During the 40th annual National Black MBA Association Conference and Exposition in September, more than 10,000 professionals gathered in Detroit, Michigan to explore education, enrichment, and opportunities. With ODI support, Johnson students were able to travel as a cohort and support one another’s success.
“As a student, registering for and attending conferences can be a significant financial strain. Because ODI provided our registration fees, many of us were able to attend and travel together. We created a community in which we motivated and helped each other prepare for interviews. At the conference, ODI had a booth specifically for us and held a dinner prior to networking events. This gave me the support and encouragement I needed to effectively recruit and make a lasting impression on potential employers.”
—Micaela Lucero, MBA ’20
In early October, 1,600 LGBTQ+ MBA students, alumni, business leaders, and recruiters convened for the 21st annual Reaching Out MBA (ROMBA) Conference in Minneapolis, Minnesota. A major goal of ROMBA is to improve student attendees’ skills so that they will become confident professionals. ODI ensured that Johnson students could benefit from this important event.
“ODI encouraged Johnson LGBTQ+ students to take on the opportunity to network, learn, and improve their skills among other young professional leaders in order to emerge stronger and more confident in the business world.”
—Sebastian Bernal, MBA ’19
A week later in Chicago, Illinois, students who have served in the military attended the MBA Veterans Career Conference. The conference includes career education seminars, industry panels, and the opportunity to network with peers and representatives from more than 60 of the country’s leading MBA employers. With support from ODI, Johnson veterans were among those making life-changing connections.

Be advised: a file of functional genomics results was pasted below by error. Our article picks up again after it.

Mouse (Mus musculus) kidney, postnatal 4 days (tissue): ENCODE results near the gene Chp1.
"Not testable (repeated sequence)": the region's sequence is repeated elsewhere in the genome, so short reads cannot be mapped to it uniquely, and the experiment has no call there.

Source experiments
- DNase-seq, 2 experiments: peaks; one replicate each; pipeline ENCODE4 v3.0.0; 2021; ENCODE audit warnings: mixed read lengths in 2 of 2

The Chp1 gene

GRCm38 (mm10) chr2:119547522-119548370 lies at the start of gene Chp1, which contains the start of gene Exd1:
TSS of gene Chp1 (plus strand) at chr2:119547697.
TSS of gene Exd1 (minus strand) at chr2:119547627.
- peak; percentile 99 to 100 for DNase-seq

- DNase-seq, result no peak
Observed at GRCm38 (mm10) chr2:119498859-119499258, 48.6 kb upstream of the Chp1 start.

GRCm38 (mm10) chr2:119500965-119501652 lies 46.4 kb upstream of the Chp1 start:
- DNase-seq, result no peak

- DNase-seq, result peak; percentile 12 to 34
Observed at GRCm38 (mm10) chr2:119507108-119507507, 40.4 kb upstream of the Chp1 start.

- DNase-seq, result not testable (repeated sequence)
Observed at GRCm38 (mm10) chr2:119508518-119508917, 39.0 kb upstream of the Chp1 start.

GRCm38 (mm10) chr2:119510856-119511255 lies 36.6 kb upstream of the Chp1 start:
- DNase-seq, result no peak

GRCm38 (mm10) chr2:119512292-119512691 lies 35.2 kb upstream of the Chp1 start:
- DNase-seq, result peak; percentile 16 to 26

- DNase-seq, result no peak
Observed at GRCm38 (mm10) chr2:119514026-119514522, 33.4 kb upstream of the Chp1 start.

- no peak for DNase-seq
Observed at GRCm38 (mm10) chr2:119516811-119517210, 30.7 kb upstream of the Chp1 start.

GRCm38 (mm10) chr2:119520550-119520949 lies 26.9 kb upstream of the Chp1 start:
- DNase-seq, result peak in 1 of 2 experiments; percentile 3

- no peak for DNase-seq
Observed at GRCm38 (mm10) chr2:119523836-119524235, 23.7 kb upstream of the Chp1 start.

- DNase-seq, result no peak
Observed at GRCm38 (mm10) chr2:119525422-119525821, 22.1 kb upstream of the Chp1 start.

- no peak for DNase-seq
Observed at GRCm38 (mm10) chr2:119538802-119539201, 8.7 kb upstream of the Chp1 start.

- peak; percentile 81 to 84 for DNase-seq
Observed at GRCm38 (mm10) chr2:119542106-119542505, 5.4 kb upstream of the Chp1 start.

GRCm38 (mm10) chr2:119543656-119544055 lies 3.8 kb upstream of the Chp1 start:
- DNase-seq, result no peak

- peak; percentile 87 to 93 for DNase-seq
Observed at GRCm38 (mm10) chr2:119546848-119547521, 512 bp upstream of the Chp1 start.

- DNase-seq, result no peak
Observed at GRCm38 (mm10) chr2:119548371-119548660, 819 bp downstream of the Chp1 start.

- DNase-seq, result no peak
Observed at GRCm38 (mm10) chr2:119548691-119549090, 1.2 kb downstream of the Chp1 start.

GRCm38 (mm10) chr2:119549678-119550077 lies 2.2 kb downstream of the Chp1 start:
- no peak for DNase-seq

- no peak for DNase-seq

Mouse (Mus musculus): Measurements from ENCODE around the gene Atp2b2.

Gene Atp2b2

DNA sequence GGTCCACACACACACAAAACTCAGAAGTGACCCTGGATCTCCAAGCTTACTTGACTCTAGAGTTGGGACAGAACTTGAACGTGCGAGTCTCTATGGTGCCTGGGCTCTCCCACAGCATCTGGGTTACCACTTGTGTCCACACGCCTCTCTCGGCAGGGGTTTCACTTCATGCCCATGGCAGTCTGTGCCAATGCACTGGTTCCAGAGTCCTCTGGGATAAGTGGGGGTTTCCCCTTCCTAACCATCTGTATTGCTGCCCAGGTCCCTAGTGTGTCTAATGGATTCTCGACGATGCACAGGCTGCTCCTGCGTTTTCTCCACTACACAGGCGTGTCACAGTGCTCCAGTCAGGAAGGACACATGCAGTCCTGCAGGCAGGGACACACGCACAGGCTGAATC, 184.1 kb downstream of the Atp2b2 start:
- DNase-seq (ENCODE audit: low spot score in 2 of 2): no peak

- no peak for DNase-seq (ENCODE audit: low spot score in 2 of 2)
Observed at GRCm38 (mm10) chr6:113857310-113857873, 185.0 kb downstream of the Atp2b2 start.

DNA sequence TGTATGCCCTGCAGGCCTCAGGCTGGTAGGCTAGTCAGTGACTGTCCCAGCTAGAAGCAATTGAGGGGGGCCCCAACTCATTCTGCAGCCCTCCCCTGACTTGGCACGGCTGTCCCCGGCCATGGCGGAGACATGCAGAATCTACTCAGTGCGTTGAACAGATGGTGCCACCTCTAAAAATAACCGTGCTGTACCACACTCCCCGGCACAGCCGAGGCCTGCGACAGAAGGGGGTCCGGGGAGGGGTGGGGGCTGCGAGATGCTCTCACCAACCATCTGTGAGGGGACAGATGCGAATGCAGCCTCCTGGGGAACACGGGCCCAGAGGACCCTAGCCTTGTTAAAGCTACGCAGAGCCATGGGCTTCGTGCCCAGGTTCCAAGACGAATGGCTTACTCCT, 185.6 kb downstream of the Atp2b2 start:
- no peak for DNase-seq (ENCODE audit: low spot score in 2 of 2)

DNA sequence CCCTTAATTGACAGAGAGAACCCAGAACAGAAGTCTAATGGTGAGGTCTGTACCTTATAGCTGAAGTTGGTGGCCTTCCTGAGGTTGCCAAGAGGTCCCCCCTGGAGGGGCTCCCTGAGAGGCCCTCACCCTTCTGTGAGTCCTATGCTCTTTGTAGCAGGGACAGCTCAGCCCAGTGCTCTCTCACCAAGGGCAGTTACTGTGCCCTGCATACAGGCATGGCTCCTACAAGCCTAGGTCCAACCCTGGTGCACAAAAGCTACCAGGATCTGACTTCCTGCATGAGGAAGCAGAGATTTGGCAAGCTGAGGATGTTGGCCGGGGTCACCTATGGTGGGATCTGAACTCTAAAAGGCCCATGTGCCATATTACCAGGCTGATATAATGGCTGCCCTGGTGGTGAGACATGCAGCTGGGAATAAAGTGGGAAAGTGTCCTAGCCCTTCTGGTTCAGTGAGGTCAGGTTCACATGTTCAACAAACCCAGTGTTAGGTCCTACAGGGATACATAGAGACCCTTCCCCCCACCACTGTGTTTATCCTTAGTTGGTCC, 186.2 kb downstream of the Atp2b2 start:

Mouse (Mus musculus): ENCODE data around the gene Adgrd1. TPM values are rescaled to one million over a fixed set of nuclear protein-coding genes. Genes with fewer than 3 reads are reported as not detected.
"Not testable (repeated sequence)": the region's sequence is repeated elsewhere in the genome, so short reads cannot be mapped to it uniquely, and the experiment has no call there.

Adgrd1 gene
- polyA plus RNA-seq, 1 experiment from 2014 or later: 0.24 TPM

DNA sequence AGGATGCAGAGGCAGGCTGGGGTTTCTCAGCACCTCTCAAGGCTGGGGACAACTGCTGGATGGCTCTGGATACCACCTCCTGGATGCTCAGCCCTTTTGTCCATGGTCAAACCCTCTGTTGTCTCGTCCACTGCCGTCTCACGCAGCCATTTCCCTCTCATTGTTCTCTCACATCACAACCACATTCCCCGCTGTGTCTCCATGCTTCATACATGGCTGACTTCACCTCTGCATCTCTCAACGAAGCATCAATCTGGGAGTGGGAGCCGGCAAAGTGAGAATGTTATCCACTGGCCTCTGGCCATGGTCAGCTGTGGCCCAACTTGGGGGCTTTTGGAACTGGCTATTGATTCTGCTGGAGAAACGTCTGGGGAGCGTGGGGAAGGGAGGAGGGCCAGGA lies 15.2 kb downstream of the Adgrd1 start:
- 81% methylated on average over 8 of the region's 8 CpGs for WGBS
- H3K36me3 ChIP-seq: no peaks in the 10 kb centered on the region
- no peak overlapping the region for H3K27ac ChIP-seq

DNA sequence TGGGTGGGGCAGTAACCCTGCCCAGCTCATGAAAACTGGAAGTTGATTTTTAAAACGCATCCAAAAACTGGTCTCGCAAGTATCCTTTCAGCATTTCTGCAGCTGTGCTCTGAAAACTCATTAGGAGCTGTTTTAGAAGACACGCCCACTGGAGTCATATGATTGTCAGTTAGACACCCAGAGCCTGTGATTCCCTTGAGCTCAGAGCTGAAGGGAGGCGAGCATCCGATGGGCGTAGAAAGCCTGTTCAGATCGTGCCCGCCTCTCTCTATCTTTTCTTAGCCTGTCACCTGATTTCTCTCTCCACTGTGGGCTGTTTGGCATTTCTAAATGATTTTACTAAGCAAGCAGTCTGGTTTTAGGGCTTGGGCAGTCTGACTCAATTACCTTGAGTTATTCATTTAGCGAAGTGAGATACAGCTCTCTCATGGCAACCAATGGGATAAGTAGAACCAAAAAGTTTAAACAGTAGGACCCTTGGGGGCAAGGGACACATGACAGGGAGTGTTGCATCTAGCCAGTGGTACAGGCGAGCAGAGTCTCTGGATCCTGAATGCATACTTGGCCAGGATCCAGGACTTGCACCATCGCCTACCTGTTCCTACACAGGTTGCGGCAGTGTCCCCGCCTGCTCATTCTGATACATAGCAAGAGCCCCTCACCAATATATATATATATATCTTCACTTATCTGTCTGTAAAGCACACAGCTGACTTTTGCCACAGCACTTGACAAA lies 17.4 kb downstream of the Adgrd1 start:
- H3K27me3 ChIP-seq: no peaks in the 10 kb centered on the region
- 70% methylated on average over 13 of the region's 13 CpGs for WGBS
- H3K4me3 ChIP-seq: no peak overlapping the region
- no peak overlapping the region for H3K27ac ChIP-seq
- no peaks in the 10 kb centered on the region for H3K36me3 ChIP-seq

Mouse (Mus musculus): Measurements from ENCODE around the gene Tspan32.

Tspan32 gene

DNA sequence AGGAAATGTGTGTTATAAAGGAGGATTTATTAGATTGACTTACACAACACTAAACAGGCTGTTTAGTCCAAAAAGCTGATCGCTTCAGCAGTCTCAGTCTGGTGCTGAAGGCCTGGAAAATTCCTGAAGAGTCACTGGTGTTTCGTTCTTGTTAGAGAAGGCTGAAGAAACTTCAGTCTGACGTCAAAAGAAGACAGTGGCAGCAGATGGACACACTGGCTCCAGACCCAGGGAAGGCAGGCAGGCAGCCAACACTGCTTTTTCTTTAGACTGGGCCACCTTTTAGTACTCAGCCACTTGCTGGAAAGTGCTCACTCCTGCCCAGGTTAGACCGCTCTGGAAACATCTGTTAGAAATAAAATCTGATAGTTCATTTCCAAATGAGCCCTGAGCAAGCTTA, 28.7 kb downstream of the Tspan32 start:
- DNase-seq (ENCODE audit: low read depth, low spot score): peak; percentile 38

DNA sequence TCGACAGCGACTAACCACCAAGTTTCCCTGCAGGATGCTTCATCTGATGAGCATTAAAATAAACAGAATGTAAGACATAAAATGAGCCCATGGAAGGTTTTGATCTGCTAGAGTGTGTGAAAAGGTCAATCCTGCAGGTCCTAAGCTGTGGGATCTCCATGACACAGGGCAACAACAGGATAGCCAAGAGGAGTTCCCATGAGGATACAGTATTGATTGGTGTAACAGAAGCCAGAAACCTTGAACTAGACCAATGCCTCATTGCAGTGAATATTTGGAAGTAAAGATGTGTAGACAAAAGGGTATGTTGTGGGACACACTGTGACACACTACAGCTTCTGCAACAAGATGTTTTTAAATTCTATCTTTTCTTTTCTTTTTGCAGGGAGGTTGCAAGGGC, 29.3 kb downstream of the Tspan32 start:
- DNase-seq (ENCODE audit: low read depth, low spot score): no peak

“The Veteran’s Conference was an amazing opportunity to connect with companies who understood my unique experiences and valued the skills I could bring to the table. ODI and Johnson as a whole were the keys to my success at the conference. Their unwavering support throughout the process was the largest contributor to me successfully securing an internship.”
—Francis ‘Frank’ Mozingo, MBA ’20
Along with ODI, Johnson’s Career Management Center (CMC) is also dedicated to supporting Johnson conference attendees—often in person.
“The Career Management Center has always prioritized being on-site at the conferences for recruiting and moral support, and for building relationships with companies to unearth opportunities for our students. It’s more effective to offer these resources in-person, and it’s rewarding when the students share their conference victories with us!”
—Debbie Luk Graves, associate director of the CMC
Committing to continued growth
An important goal of ODI staff is to help Johnson students be empowered as change agents. Every new event, initiative, and act of support is created to help equip students with the skill set and mindset they need to cultivate inclusive environments. Programming will continue to grow on campus in the coming years, along with greater opportunities for learning, connecting, and creating change.